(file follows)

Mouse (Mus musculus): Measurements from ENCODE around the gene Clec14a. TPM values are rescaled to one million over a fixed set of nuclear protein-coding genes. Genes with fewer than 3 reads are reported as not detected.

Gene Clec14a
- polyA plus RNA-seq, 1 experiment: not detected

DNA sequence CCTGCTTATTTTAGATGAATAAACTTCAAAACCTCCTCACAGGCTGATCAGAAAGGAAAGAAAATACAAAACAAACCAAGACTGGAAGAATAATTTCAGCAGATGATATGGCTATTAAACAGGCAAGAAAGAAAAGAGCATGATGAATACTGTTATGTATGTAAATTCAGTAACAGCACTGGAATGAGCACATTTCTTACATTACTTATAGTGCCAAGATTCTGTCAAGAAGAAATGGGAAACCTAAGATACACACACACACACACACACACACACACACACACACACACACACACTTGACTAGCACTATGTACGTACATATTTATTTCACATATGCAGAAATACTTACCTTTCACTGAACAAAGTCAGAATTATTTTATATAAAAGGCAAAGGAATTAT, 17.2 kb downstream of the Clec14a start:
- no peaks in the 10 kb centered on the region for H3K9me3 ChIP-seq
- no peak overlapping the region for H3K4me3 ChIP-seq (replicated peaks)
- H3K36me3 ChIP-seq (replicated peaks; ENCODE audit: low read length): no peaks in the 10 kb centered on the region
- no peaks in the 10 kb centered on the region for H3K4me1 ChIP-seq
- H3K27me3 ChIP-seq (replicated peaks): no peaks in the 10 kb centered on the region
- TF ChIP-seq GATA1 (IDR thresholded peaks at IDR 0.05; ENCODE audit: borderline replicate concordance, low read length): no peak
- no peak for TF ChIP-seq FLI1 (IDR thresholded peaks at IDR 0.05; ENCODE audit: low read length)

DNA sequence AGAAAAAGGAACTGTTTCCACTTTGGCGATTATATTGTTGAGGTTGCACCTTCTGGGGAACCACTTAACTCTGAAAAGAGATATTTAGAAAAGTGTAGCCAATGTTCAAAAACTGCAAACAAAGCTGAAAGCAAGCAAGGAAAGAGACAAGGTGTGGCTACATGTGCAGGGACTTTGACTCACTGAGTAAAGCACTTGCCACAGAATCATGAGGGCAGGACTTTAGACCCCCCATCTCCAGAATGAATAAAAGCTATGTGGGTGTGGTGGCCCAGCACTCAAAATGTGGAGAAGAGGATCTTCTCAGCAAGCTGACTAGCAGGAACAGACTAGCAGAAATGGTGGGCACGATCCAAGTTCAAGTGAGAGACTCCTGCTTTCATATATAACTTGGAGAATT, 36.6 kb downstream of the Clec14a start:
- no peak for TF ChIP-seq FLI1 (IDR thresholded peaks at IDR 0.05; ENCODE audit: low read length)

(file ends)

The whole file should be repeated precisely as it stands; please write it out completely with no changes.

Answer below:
Mouse (Mus musculus): Measurements from ENCODE around the gene Clec14a. TPM values are rescaled to one million over a fixed set of nuclear protein-coding genes. Genes with fewer than 3 reads are reported as not detected.

Gene Clec14a
- polyA plus RNA-seq, 1 experiment: not detected

DNA sequence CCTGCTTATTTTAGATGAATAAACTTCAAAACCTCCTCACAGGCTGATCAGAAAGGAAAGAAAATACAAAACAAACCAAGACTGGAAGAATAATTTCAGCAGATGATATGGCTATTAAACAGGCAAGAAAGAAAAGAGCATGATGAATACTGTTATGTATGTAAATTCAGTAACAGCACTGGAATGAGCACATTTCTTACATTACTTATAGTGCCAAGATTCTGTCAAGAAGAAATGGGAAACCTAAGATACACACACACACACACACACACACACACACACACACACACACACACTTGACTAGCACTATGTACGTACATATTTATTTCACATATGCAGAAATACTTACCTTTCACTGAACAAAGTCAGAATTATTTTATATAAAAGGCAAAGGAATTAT, 17.2 kb downstream of the Clec14a start:
- no peaks in the 10 kb centered on the region for H3K9me3 ChIP-seq
- no peak overlapping the region for H3K4me3 ChIP-seq (replicated peaks)
- H3K36me3 ChIP-seq (replicated peaks; ENCODE audit: low read length): no peaks in the 10 kb centered on the region
- no peaks in the 10 kb centered on the region for H3K4me1 ChIP-seq
- H3K27me3 ChIP-seq (replicated peaks): no peaks in the 10 kb centered on the region
- TF ChIP-seq GATA1 (IDR thresholded peaks at IDR 0.05; ENCODE audit: borderline replicate concordance, low read length): no peak
- no peak for TF ChIP-seq FLI1 (IDR thresholded peaks at IDR 0.05; ENCODE audit: low read length)

DNA sequence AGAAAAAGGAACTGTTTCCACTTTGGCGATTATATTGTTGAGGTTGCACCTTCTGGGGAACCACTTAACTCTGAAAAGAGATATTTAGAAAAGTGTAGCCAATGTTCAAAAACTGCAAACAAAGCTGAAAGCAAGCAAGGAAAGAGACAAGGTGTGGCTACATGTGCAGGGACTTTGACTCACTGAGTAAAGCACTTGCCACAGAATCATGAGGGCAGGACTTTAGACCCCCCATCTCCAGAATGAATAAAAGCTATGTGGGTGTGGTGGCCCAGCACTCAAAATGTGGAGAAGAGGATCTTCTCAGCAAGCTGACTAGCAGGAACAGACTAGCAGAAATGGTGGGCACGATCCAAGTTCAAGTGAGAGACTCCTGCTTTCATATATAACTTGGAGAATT, 36.6 kb downstream of the Clec14a start:
- no peak for TF ChIP-seq FLI1 (IDR thresholded peaks at IDR 0.05; ENCODE audit: low read length)